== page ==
Sartre, Jean-Paul (Vol. 18)
Sartre, Jean-Paul 1905–1980
Sartre, a French playwright, essayist, philosopher, politician, and novelist, is considered by many to be the most influential thinker and writer of our time. The founder of existentialist philosophy, Sartre examined virtually every aspect of human endeavor from the position of a search for total human freedom. Early in his career he forged a philosophy of fiction revolving around the reader-author relationship which became a pivotal perspective of the New Novel school. Sartre called for the implication of the reader in fiction and the establishment of highly subjective points of view. He maintained that chronology could best be handled through a series of constantly unfolding and ongoing present moments. He refused the 1964 Nobel Prize for Literature. (See also CLC, Vols. 1, 4, 7, 9, 13, and Contemporary Authors, Vols. 9-12, rev. ed.; obituary, Vols. 97-100.)
Laurence Gill Lyon
Both Malte Laurids Brigge and Antoine Roquentin are young writers living with dubious purpose in the shabby, if not squalid milieu of a large French city. Alienated from the past as well as from the environs, each begins a diary in response to a sudden intensification of perception. Both diaries stress Angst, angoisse, and the disintegration of personal identity, and each also documents attempts to reconstitute the integrity of self and world. These and other parallels in image, motif, and theme between Rainer Maria Rilke's Die Aufzeichnungen des Malte Laurids Brigge (1910) and Jean-Paul Sartre's first novel La Nausée (1938) have already been recorded, but no one has investigated their relationship in detail. Admittedly, some of the parallels are trivial, while others represent concerns held in common by numerous twentieth-century authors. Yet close reading of several compact passages will demonstrate more than a casual similarity in setting or problematic. In at least nine major instances, La Nausée recapitulates neatly discrete metaphoric configurations and extended images prefigured in Malte.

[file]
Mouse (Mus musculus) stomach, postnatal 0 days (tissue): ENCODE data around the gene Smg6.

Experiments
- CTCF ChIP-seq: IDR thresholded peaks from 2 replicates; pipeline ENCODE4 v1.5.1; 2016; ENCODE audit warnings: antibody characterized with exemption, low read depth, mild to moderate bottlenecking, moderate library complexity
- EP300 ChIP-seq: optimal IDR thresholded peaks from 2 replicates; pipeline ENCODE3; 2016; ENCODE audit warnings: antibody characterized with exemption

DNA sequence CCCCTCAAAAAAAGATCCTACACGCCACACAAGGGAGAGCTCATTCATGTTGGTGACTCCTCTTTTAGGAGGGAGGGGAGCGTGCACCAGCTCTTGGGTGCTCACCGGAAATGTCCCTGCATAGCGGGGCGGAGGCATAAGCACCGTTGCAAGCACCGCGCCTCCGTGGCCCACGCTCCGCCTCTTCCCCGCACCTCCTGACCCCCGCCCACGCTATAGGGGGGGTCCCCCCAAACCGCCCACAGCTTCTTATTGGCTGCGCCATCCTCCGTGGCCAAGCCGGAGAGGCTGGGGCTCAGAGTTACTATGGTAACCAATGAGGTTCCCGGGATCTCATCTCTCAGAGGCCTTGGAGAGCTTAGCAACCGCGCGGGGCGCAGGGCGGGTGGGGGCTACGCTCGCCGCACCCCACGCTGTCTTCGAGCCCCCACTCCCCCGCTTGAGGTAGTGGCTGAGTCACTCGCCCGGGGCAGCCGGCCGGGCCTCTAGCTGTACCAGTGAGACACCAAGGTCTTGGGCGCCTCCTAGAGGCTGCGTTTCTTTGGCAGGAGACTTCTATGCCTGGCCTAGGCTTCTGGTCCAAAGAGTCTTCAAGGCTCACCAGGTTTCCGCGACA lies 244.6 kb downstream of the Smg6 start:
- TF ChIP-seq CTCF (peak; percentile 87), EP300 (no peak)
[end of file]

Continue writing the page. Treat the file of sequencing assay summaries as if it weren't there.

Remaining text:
It is not a new observation that Sartre derived important motifs in his first novel from his omnivorous reading. Can the identification of Malte as one more source for La Nausée have more than marginal interest? It can, I submit, if Sartre's creative response to Malte exhibits a...
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William V. Spanos